Aley Chubeza #48 – December 20th-22nd 2010

Reminder: We’re now taking orders for Yiftah’s bi-weekly baking. Please send your orders by Friday. The loaves will be delivered in the boxes of December 29th and January 3. You can read about Yiftah’s hand-baked, sprouted bread products here.

Last week, after I had sent out the newsletter longing for rain– and then lived to see it, I went out to the field to enjoy the glory. I took some pictures I’d love to share with you. We’ll start with some puddles:

Our field is on a bit of a slant, which causes the water to drain out of the beds and accumulate at their edges.

But also along the paths…

Our footprints made many dents in the earth, which the falling rain quickly filled.

The cherry tomatoes and yard-long beans seemed a little surprised with being flooded by rain:

And in the drainage canal at the edge of the field, which must run through one of the side channels of the Ayalon River, there was a fine current of water.

The poultry manure bed, with which we fertilize the fields, was quickly covered (there are certain advantages to the fact that the rain lagged to such an extent–We had time to get organized.)

On the way, I met some very happy plants, the drops decorating their leaves like tiny beads of pearls. Many winter crops are characterized by leaves that do not allow the bountiful water to saturate. There are smooth leaves, like those of cabbage and peas, whose thin wax-like covering makes the water slide off without becoming absorbed or causing them to rot.

Or the fennel, whose thin, feathery leaves (like the dill) easily shake off the raindrops.

Even our young citrus trees seemed happy:

On rainy days such as these, we do not enter the field with our car for fear of sinking in the mud. Harvest is slow and the vegetable boxes are carried by hand to the closest place outside the field where the car can reach. Of course, we dress accordingly (making bold fashion statements with our garish clothing):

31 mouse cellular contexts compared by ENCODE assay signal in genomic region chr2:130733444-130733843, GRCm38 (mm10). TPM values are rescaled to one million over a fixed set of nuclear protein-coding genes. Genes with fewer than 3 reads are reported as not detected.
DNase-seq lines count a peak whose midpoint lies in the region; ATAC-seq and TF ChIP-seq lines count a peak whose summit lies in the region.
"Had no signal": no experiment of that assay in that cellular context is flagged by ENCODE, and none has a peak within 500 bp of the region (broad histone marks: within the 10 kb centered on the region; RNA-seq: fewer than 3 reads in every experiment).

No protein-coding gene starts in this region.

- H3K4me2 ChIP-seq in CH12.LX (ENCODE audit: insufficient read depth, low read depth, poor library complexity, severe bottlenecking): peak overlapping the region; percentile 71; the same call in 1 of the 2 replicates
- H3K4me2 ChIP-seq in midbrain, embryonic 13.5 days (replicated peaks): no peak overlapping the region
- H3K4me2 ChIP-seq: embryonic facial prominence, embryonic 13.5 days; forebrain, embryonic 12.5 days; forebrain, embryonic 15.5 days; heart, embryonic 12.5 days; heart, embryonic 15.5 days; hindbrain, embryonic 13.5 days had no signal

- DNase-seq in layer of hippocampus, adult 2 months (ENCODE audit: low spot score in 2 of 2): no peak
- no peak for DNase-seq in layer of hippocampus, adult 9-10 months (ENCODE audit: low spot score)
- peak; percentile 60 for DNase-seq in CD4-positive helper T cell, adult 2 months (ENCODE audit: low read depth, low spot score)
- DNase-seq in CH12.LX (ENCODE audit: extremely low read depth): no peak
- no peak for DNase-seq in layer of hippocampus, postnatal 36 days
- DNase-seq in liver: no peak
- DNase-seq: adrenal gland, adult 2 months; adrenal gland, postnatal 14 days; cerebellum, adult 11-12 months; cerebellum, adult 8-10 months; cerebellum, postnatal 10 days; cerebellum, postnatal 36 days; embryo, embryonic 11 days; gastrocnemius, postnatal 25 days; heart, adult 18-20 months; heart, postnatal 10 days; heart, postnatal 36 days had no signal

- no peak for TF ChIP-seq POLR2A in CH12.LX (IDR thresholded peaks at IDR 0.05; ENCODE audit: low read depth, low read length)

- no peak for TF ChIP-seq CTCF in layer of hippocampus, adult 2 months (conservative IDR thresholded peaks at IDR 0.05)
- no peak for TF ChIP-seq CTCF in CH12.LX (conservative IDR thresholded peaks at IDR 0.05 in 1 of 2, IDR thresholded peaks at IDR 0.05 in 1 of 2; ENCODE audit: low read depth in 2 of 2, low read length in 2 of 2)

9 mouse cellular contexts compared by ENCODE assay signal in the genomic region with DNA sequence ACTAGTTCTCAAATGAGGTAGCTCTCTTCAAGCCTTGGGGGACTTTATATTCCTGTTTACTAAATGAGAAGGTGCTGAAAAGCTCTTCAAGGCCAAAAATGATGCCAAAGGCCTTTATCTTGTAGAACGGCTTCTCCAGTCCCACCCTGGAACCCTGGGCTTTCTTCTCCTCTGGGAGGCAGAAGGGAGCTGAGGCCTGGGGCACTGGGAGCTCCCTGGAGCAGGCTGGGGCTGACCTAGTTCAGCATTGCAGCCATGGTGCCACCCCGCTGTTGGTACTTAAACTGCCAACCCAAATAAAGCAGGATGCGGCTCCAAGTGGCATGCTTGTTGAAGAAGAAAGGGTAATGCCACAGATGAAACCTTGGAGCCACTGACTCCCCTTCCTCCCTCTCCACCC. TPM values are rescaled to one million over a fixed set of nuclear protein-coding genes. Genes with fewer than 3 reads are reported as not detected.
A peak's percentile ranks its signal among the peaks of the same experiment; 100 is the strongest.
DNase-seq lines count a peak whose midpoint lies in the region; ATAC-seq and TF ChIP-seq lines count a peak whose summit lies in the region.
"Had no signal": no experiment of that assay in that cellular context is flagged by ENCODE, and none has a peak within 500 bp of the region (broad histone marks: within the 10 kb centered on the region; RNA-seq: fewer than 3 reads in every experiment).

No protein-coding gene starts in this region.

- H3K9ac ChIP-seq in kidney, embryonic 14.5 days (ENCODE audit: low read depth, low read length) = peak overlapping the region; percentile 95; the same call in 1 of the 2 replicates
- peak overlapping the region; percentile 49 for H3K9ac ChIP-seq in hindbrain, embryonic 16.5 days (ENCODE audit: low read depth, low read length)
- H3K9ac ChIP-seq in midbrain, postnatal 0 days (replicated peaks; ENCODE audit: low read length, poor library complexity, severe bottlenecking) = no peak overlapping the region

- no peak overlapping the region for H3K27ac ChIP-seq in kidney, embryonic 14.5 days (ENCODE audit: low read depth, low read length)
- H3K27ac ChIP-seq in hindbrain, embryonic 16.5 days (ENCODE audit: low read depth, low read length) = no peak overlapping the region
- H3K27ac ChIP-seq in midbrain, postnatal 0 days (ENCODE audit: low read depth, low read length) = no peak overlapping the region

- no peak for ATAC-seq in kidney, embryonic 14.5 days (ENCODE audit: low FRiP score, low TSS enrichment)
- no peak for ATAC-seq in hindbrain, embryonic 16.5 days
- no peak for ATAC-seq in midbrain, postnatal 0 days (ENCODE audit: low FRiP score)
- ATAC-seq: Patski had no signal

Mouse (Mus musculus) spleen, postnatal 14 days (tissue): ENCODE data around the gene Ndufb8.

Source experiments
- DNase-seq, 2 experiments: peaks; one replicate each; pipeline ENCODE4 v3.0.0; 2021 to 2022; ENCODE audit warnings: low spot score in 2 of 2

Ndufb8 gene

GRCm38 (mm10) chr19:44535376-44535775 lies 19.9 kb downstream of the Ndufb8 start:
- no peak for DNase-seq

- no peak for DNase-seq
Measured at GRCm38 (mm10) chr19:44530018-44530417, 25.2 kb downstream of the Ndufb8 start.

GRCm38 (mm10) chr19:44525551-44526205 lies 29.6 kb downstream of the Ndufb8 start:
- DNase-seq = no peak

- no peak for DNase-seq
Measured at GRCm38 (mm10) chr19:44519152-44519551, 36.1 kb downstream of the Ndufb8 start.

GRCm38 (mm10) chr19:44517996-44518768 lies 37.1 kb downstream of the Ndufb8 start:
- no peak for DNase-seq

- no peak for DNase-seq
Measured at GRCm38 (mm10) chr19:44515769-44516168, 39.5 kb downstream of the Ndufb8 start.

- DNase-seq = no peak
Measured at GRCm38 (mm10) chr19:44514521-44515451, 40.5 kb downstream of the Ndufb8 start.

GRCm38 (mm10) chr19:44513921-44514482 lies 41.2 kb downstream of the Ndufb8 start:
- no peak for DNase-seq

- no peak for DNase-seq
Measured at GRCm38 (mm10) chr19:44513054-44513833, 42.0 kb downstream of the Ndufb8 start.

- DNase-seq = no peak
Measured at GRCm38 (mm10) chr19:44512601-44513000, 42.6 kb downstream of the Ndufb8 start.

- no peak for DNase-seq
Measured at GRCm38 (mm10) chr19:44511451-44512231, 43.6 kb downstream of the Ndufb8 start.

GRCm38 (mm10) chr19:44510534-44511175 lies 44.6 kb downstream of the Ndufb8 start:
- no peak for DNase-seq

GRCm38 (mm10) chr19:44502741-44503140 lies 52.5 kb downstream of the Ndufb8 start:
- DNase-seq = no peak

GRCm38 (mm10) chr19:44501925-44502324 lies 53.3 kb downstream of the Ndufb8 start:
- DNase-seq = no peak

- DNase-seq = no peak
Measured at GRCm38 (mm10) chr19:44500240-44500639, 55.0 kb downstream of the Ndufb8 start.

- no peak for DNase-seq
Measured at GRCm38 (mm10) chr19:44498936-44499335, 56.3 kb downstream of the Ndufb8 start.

Then we wash off the heavy mud coating the vegetables (which paints the bathtubs brown).

At the end, some of the mud (some would say –most of it) is packed along with the vegetables and sent to you.

We’ll end with a group picture:


Hoping for a wintery winter,

Alon, Melissa, Bat Ami and the Chubeza team


And What’s in this Week’s Muddy Boxes?

Monday: white or purple cabbage, mustard greens or red mustard, lettuce, turnips or daikon, scallions or leeks, carrots, tomatoes, cucumbers, sweet potatoes, potatoes, parsley.

In the large box, in addition: cauliflower, celery leaves, dill, yard-long beans or beets.

Wednesday: Dill or coriander, parsley or coriander, cucumbers, turnip, tomatoes, carrots, potatoes, peas, celery leaves, leek, red or green mustard, roquette.

In the large box, in addition: cauliflower or broccoli, beets, scallion, daikon.

And there’s more! You can add to your basket a wide, delectable range of additional products from fine small producers of these organic products: granola and cookies, flour, sprouted bread, sprouts, goat cheeses, fruits, honey, crackers. You can learn more about each producer on the Chubeza website. The attached order form includes a detailed listing of the products and their cost. Fill it out, and send it back to us to begin your delivery soon.